Deakin University

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The effect of mechanical loading on the size and shape of bone in pre-, peri-, and postpubertal girls: a study in tennis players

journal contribution
posted on 2002-01-01, 00:00 authored by Shona Bass, L Saxon, Robin DalyRobin Daly, C Turner, A Robling, E Seeman, S Stuckey
Exercise during growth results in biologically important increases in bone mineral content (BMC). The aim of this study was to determine whether the effects of loading were site specific and depended on the maturational stage of the region. BMC and humeral dimensions were determined using DXA and magnetic resonance imaging (MRI) of the loaded and nonloaded arms in 47 competitive female tennis players aged 8-17 years. Periosteal (external) cross-sectional area (CSA), cortical area, medullary area, and the polar second moments of area (Ip, mm4) were calculated at the mid and distal sites in the loaded and nonloaded arms. BMC and I p of the humerus were 11-14% greater in the loaded arm than in the nonloaded arm in prepubertal players and did not increase further in peri- or postpubertal players despite longer duration of loading (both, p < 0.01). The higher BMC was the result of a 7-11% greater cortical area in the prepubertal players due to greater periosteal than medullary expansion at the midhumerus and a greater periosteal expansion alone at the distal humerus. Loading late in puberty resulted in medullary contraction. Growth and the effects of loading are region and surface specific, with periosteal apposition before puberty accounting for the increase in the bone's resistance to torsion and endocortical contraction contributing late in puberty conferring little increase in resistance to torsion. Increasing the bone's rt.osistance to torsion is achieved hy modifying bone shape and mass, not necessarily bone density.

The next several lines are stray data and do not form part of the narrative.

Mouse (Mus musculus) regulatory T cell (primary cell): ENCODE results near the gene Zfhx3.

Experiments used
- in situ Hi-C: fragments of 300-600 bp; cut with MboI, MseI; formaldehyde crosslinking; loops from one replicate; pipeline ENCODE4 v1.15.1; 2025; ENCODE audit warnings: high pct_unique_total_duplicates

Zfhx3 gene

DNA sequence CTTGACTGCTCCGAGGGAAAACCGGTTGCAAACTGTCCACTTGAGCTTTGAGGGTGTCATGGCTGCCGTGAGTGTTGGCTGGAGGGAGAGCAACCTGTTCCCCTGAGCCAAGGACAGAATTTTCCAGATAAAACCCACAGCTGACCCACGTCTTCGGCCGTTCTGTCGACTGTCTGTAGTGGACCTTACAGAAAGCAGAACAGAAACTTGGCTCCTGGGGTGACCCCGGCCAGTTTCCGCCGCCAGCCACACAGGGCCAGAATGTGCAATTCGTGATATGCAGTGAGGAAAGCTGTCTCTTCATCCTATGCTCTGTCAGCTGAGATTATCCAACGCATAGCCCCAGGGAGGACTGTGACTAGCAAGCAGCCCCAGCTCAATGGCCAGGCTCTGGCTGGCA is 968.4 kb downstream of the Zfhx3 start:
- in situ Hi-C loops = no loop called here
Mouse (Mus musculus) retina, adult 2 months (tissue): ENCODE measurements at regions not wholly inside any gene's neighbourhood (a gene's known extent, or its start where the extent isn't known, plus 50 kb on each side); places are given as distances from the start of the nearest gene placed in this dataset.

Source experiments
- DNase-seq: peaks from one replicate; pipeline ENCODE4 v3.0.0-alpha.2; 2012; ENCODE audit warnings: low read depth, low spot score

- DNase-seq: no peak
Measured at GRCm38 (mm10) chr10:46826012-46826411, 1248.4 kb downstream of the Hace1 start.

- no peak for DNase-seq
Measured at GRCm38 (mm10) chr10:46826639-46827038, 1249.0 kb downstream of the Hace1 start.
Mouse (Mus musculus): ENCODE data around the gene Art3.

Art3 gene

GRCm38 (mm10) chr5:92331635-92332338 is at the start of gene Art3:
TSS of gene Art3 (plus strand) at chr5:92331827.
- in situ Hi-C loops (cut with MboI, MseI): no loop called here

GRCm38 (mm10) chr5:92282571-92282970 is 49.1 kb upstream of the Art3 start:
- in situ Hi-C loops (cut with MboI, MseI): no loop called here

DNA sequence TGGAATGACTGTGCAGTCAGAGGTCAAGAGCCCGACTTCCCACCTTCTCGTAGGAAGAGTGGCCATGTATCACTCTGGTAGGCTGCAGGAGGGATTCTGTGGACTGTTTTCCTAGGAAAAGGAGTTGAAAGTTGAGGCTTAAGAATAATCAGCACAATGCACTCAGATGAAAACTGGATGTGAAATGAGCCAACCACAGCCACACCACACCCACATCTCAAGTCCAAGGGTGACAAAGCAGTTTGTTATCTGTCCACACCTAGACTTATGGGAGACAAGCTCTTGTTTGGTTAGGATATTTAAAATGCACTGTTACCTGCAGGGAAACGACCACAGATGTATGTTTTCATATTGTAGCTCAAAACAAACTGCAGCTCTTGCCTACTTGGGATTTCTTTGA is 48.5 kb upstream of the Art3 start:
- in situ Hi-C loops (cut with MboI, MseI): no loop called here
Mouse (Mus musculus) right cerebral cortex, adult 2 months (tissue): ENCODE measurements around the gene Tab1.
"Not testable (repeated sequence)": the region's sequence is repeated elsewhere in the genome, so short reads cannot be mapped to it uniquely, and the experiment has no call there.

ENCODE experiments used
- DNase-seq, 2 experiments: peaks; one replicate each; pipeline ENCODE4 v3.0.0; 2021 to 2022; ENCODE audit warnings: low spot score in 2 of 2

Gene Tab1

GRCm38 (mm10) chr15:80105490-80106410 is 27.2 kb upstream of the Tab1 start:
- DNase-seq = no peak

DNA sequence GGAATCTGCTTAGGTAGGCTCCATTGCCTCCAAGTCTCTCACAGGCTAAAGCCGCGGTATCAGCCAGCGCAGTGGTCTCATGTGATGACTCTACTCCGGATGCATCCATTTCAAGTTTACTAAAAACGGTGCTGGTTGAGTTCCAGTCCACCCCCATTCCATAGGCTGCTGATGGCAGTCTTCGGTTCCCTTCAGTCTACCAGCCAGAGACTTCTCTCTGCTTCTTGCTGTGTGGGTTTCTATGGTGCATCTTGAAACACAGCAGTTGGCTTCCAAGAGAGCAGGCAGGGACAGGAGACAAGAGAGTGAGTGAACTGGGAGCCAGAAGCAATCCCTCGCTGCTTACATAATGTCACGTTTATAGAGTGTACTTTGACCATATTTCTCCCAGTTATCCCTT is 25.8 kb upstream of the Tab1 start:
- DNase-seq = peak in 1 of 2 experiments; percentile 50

Journal of bone and mineral research






2274 - 2280


Mary Ann Liebert Publishers


New York, N.Y.







Publication classification

C1 Refereed article in a scholarly journal

Copyright notice

2002, Wiley-Blackwell